Johns Hopkins University will bestow an honorary degree next month on Edith "Edie" Windsor, the woman who successfully challenged the constitutionality of the federal law banning same-sex marriage.
Windsor's attorney in last year's historic U.S. Supreme Court victory, Roberta Kaplan, will also receive an honorary degree at the May 22 commencement ceremony on the university's Homewood campus.
The two women, lauded as heroes of the gay rights movement, are two of seven "distinguished achievers" being honored by Hopkins.
"Johns Hopkins University is a place where big ideas come to life, a place where dreamers leave the status quo behind, and, in so many ways, a place where brave leaders are championed and celebrated," said Ronald J. Daniels, Hopkins' president, and Robert C. Lieberman, its provost and senior vice president for academic affairs, in a joint statement. "These men and women have distinguished themselves in ways that are wholly their own. Common among them, however, is the drive to innovate, the determination to succeed, and the passion to look beyond themselves and work for the benefit of mankind."
Windsor, in her mid-80s, met her longtime partner Thea Spyer more than 40 years ago in New York, married her in Canada in 2007, then mourned her in 2009, when Spyer died. The federal government refused to recognize Windsor as Spyer's surviving spouse because of the Defense of Marriage Act -- which banned federal recognition of same-sex marriages -- and slapped her with $363,053 in estate taxes.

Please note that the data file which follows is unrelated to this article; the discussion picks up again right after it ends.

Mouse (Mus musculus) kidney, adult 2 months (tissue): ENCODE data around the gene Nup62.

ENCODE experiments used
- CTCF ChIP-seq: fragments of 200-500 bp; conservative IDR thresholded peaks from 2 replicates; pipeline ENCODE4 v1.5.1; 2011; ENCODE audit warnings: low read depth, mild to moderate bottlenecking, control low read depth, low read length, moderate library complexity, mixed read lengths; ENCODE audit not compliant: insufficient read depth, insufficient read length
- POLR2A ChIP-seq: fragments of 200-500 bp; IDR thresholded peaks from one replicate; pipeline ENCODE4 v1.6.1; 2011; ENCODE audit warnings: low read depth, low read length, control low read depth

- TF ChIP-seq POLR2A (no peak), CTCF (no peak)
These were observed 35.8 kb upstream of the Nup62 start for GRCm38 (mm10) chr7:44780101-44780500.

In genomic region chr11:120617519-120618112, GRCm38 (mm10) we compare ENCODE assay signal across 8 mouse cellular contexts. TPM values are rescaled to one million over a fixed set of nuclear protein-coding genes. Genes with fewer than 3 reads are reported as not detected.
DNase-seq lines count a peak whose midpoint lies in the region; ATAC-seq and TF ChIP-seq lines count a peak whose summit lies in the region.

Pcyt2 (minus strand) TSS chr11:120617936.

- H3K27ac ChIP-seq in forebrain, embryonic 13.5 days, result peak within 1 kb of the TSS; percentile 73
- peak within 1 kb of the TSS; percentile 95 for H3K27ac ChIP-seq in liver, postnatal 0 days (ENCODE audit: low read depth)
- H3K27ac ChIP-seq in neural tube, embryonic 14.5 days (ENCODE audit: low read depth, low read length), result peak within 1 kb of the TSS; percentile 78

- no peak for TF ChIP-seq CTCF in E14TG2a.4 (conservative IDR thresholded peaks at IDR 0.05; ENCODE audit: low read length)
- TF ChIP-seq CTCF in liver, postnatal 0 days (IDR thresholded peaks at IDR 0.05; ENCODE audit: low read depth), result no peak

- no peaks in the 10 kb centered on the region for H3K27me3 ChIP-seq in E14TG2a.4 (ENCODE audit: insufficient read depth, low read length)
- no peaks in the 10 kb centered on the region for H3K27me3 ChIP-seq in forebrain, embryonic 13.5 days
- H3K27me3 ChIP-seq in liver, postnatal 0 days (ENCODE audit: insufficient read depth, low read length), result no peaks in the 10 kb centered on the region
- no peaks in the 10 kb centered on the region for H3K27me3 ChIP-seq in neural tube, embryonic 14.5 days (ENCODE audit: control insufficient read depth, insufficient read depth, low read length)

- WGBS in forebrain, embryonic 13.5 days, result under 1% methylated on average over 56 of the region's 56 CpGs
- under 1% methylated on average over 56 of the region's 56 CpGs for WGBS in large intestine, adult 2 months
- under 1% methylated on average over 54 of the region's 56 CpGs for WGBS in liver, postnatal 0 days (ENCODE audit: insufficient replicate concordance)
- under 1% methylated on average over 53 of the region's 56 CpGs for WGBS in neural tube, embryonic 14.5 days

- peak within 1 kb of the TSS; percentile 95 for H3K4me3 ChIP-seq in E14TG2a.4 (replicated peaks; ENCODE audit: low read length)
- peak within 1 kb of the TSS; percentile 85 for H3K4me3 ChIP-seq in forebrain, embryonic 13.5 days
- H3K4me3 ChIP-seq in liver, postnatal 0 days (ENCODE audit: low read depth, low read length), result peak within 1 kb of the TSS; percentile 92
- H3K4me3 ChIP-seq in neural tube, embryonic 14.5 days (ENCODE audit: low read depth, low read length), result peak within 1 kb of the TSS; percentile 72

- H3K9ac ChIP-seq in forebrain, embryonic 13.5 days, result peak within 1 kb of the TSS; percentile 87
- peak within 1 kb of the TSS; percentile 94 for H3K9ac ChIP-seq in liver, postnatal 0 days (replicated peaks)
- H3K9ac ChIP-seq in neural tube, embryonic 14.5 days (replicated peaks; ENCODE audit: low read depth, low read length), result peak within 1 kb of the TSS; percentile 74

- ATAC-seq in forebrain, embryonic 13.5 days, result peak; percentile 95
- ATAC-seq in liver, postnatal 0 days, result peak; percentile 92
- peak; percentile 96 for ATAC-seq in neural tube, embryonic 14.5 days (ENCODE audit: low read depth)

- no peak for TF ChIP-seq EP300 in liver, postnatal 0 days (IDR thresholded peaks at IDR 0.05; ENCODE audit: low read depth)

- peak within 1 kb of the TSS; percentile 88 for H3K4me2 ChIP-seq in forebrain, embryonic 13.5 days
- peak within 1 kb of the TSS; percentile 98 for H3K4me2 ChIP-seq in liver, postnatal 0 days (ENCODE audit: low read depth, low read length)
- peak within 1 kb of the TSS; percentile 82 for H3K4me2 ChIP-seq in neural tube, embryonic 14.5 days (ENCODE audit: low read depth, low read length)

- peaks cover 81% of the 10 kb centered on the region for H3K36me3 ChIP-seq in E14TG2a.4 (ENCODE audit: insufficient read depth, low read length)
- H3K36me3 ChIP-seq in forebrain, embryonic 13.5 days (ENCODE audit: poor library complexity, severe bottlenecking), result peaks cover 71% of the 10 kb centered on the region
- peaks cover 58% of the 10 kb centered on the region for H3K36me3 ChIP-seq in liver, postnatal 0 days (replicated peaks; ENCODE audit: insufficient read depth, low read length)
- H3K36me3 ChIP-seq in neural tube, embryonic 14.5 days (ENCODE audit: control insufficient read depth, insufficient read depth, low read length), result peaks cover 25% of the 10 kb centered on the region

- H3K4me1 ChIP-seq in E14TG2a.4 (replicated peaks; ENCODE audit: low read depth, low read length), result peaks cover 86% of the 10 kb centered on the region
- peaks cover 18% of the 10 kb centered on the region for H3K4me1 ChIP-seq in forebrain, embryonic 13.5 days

Windsor sued with the pro bono help of Kaplan, and the case went all the way to the Supreme Court, where the nation's highest judges dealt the law a hefty blow by finding one of its key provisions unconstitutional.
The toppling of the law had immediate results, from how the federal government deals with foreign-born spouses of gay American citizens to how it allows gay couples to file taxes.
The case also preceded a wave of challenges to individual states' bans on same-sex marriage across the country, and some observers believe it will help pave the way to an eventual ruling in the court affirming a constitutional right of same-sex couples to marry.
Windsor and Kaplan are both expected to accept their honorary degrees in person, Hopkins officials said.
The other honorees are Pulitzer Prize-winning author Taylor Branch; YouTube CEO Susan Wojcicki; former Lockheed Martin chairman and CEO Norman R. Augustine; former Johns Hopkins board of trustees chair and current Citi Foundation president and CEO Pamela Flaherty; and Maryland College Institute of Art president Fred Lazarus.